Because they are less able to regulate their body temperature, children can quickly develop a dangerously low body temperature (ie, become hypothermic). Newborn infants are prone to hypothermia because of their large body surface area, small amount of subcutaneous fat and their decreased ability to shiver.
Children and adults respond to cold extremes by shivering, developing “goose bumps” and experiencing lethargy and a slow heart rate. Eventually the shivering ends and disorientation and lack of responsiveness occur. Severe hypothermia can also result in arrhythmia, an abnormal beating of the heart, says the American Academy of Pediatrics.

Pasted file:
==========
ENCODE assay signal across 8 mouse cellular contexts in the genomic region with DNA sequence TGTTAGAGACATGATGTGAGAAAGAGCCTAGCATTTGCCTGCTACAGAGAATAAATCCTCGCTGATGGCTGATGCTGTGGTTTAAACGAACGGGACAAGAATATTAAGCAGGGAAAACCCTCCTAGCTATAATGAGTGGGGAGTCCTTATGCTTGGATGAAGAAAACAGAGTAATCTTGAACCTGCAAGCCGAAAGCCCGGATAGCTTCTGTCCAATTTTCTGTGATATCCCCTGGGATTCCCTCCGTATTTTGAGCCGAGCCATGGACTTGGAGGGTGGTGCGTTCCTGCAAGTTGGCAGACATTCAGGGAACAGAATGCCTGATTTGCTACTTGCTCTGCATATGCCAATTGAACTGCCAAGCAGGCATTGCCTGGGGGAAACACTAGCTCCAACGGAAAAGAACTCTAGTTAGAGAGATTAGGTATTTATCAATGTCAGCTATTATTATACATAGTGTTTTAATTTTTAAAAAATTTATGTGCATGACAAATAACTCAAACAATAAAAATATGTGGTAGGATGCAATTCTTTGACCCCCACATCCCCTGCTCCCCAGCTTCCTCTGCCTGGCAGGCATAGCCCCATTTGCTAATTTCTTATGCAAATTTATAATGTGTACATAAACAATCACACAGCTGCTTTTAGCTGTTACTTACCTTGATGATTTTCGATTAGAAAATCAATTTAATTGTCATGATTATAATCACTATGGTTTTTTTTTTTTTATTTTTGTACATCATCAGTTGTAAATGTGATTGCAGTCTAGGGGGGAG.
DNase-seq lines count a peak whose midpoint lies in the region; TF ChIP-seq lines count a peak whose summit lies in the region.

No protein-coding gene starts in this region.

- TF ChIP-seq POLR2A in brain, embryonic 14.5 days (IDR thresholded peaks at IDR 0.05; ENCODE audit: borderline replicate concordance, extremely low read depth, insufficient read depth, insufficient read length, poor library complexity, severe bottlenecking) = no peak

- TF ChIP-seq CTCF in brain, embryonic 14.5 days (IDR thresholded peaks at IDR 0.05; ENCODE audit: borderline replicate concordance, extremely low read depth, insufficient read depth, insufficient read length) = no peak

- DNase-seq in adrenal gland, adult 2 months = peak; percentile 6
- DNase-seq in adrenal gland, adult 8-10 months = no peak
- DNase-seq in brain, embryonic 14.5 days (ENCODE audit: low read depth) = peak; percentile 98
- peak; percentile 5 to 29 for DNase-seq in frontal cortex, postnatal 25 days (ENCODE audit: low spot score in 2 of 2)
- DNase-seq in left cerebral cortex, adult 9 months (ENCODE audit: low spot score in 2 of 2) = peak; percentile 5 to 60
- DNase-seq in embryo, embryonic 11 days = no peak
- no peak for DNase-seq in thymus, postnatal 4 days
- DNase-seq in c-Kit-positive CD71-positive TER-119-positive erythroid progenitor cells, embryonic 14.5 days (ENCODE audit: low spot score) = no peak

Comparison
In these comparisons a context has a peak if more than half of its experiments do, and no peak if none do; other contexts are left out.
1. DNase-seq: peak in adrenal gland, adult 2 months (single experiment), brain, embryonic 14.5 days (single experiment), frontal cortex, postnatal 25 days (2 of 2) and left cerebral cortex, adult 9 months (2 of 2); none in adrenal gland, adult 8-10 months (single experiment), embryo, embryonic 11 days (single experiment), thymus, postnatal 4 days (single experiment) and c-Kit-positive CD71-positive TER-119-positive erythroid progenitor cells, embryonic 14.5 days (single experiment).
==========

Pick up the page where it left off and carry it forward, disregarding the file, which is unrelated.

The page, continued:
To avoid hypothermia, nannies should strive to keep children out of severe cold weather. They should also ensure that children are dressed appropriately in cold weather and that they find a warm, safe place to go if heat is lost in the home during cold weather. It’s important to note that the temperatures do not have to be below freezing for a child to experience hypothermia. This is especially true if the child is wet or if it is windy, according to the American Red Cross.
Call 911 if a child shows signs of hypothermia. Remove damp or wet clothes, move the child out of the cold and warm up the child slowly. This can be done by wrapping him in warm blankets or clothing or by using body heat or a warm bath to increase his temperature slowly. Applying warm compresses to the center of the body can also help to increase body temperature.